It is not just al-Qaeda, or the terrorist manifestation of its extremist ideology that can be solely blamed for all the havoc in the world pre or post-9/11. The way the War on Terror has been waged in the last decade has also played its due part in making the world a less safe place to live. The United States used the terrorist event to settle old scores, say, for instance, against the Saddam regime. Al-Qaeda had planned 9/11 inside Taliban-led Afghanistan. Iraq war was a great diversion of the War on Terror, because of which the war in Afghanistan has lingered on and Pakistan has consequently suffered enormously in both human and material terms.

The American militaristic response to 9/11 also gave an opportunity to despots and dictators to justify their repression of political opponents by simply branding them al-Qaeda activities of their sympathisers. President Islam Karimov of Uzbekistan has, for instance, employed this trick quite successfully for several years. In the absence of 9/11, it might have been difficult for General Musharraf to rule over Pakistanis for so long. Colonel Muammar Gaddafi tried to play the same game until recently, accusing the people who rose against his 42-year rule from Benghazi and beyond this year as belonging al-Qaeda. But the trick did not work.

Thus, for the United States and its Western allies in the War on Terror, the 10th anniversary of 9/11 should be an opportunity to introspect about why extremist causes spread and terrorism thrives on them. Their decade-long approach of tacking merely the symptoms of a global menace won’t work, as evolving revolutionary trends in various Muslim countries suggest. The way forward is reconciliation and democratization. The longest war in American history, the one on Afghanistan, can only end by reconciling the enemy. And countries where al-Qaeda and its extremist-terrorist affiliates flourished have finally chosen the path to democracy, and they are looking towards the free world for support.

Even otherwise, 9/11 and especially the response to it in the form of the War on Terror have shaken the very foundations of the way world politics has evolved for centuries. In the guise of fighting al-Qaeda, countries’ sovereignty has been violated with impunity and dangerous precedents have been set insofar as international law’s applicability to inter-state relationship is concerned. America’s post-9/11 retribution knew no bounds. The rules of warfare were re-written, to allow for, for instance, controversial drone technology to penetrate sovereign nations’ terrains, and to transform US Special Operation forces into a ‘killing machine.’ Now that al-Qaeda and the extremist-terrorist wave that it led have started to recede, it would make sense to revert to the same codes of conduct that members of the world community, big or small, have long adhered to.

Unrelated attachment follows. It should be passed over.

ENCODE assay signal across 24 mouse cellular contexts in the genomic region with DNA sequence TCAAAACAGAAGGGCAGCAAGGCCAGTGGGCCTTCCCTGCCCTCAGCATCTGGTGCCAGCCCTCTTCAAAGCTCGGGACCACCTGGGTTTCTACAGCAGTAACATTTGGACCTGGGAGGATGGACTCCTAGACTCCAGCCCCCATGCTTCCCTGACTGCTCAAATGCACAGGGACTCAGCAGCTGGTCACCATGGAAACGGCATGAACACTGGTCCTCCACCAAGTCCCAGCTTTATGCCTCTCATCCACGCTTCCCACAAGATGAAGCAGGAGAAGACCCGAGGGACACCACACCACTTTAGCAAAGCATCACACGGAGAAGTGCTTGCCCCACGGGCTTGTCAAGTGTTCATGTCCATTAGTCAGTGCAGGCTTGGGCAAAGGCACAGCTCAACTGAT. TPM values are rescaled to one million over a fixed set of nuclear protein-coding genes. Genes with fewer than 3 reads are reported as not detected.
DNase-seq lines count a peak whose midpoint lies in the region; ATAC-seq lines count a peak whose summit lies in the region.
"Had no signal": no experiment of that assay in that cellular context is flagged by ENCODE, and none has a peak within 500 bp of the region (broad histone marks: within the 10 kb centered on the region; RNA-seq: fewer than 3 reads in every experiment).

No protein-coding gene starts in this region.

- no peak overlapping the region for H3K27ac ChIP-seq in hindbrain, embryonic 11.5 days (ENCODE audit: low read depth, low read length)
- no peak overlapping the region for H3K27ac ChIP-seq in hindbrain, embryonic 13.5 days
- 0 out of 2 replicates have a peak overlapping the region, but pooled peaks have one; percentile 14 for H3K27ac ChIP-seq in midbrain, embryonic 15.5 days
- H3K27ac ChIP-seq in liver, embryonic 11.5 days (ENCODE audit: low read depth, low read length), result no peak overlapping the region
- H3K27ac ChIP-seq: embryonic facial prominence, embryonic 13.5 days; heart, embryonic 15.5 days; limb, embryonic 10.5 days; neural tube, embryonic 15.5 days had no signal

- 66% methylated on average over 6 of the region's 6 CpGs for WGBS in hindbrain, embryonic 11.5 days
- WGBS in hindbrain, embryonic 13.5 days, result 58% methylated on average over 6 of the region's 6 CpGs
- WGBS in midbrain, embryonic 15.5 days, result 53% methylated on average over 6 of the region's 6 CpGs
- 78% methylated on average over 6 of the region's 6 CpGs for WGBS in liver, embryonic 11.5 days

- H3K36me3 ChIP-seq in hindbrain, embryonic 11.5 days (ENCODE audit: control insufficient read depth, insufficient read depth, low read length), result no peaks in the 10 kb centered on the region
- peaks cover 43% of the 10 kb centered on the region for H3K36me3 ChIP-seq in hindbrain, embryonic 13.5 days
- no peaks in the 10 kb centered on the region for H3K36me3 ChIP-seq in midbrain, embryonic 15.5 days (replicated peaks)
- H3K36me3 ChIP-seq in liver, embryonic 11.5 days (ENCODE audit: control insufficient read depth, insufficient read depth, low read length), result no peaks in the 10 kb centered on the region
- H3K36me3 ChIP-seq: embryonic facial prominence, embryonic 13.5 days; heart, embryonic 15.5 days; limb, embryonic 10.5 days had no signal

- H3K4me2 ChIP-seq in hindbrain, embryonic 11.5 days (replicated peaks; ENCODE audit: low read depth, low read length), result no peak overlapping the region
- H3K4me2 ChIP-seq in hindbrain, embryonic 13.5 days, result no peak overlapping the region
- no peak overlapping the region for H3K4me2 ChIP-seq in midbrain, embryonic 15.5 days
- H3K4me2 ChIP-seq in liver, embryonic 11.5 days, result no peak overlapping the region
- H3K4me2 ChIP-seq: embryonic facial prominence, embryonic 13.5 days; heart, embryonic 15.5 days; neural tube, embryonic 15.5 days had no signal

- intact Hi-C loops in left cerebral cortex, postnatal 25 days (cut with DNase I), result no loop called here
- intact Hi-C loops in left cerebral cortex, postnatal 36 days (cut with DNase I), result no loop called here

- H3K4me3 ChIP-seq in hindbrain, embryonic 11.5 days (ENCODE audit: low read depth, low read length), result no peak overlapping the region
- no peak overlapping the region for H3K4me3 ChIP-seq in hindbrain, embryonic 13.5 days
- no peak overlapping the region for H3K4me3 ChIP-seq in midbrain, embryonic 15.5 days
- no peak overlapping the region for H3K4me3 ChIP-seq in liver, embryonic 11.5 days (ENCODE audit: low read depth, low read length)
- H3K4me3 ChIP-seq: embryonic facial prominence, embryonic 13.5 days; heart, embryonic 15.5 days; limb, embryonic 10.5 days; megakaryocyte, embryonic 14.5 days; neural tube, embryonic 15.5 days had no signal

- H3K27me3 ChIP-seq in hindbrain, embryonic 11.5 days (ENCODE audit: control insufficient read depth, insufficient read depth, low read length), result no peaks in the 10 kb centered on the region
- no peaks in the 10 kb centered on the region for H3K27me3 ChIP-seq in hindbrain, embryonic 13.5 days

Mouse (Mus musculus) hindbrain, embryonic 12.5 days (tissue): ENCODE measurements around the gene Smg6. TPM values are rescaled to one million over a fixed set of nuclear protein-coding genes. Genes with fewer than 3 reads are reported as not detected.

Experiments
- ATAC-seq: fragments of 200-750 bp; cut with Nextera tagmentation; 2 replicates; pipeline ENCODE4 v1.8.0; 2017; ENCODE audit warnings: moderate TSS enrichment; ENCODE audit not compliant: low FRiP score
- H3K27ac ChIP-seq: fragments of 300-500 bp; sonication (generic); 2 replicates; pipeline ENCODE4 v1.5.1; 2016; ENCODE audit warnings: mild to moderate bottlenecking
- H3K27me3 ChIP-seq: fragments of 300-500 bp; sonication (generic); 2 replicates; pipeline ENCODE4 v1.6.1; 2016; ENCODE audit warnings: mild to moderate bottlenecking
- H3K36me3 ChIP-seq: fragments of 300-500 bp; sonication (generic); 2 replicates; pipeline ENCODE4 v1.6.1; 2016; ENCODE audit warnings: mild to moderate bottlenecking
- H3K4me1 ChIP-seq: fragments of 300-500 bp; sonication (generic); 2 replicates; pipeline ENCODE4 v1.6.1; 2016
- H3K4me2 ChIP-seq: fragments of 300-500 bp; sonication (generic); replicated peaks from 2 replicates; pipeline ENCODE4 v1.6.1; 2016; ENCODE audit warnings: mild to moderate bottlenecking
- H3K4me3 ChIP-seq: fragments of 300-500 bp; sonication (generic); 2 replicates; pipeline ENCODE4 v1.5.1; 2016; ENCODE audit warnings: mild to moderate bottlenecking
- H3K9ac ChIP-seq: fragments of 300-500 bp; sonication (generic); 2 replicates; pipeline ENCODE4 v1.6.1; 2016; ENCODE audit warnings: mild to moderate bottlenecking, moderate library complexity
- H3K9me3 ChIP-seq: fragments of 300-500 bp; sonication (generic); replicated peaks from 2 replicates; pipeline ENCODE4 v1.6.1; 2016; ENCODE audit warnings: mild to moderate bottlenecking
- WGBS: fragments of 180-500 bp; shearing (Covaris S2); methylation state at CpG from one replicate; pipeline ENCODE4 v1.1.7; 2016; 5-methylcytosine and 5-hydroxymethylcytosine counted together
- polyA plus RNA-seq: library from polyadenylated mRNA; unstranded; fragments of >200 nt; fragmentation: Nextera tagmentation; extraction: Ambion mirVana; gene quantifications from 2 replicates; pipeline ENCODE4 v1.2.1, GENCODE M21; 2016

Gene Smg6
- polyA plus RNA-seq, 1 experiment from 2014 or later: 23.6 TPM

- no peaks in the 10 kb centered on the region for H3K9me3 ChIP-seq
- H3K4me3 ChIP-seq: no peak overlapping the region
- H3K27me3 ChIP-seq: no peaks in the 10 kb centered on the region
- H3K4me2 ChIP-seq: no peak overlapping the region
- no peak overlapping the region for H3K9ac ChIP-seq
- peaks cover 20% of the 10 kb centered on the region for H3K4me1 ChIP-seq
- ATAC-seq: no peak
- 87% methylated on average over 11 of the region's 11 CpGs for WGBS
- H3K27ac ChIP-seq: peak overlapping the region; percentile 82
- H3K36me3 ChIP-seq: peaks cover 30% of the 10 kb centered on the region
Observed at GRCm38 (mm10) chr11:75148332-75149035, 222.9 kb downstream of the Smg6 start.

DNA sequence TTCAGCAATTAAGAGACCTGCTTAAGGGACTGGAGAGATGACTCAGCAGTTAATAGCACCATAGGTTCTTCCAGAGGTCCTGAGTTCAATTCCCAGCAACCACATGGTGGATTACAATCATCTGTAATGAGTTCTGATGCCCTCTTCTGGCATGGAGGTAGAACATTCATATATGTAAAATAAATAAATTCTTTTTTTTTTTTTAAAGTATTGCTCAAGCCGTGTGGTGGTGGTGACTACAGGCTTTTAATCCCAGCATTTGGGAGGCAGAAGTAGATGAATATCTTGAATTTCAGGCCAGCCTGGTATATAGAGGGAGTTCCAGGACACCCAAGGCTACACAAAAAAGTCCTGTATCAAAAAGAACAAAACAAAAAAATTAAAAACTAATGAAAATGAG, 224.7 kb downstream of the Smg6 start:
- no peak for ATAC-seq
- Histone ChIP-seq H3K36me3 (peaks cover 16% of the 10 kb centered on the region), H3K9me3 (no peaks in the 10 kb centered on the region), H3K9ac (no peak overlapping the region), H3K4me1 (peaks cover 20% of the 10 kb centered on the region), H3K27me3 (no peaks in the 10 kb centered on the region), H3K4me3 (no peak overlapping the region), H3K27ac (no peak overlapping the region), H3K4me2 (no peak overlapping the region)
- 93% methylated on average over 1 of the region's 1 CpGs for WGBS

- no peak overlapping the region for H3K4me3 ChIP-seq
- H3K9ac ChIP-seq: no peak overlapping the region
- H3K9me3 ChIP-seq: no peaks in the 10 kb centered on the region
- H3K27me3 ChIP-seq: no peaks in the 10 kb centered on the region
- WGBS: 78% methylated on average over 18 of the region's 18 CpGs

There is no doubt that terrorism will continue to plague the world in some years to come. However, as high profile terrorist acts such as the most recent instance of lone wolf terrorism in Norway suggest, no one religion or nation can be singled out for extremism and terrorism—both of which were and would always be complex subjects, requiring equally intricate causal explanations.

While thousands of those who lost their lives in the tragic event of 9/11, or many thousands more who died in its aftermath in terrorism or wars deserve our prayer, their collective sacrifice for humanity can only be duly honoured if the most powerful of nations are willing to get their act together for the sake of greater democracy and peace in the world. It is only by moving beyond 9/11 and its legacy that we can ever contemplate such eventuality.

Ten years are enough a period for the world to bear the drastic consequences of the War on Terror. Apart from suffering an irreparable human loss, poor countries like Pakistan have paid a huge economic cost for playing a lead role in the War on Terror. In Pakistan’s case, this cost is estimated to be close to $ 70 billion. No amount of financial compensation offered to the country by the United States and, with its help, by global financial institutions is enough to help Pakistan make a quick economic recovery.

What Pakistan has gained by joining the international counter-terrorism campaign in the region as a frontline state is a virulent form of extremism whose horrendous implications will be with the country for years to come. There is, therefore, absolutely no reason why Pakistan and the world should continue to face the consequences of 9/11. This is especially true when we look at the principal ground reality of terrorism today: that is, while the United States and the Western world may have secured themselves against terrorism in the last ten years, countries like Pakistan continue to be its greatest victims.

The world sympathised with America when it suffered enormously at the hands of terrorists on 9/11. Now America must also sympathise with those countries in the world currently suffering enormously from terrorism. The tenth anniversary of 9/11 is the most appropriate occasion to declare a closure on the cataclysmic event the world suffered on the eve of the new millennium, and to explore all possible post-9/11 opportunities for greater freedom, harmony and peace in South Asia and the world.

The commentary was published in weekly Pulse Magazine, August 26-September 1, 2011. It can be accessed at weeklypulse.org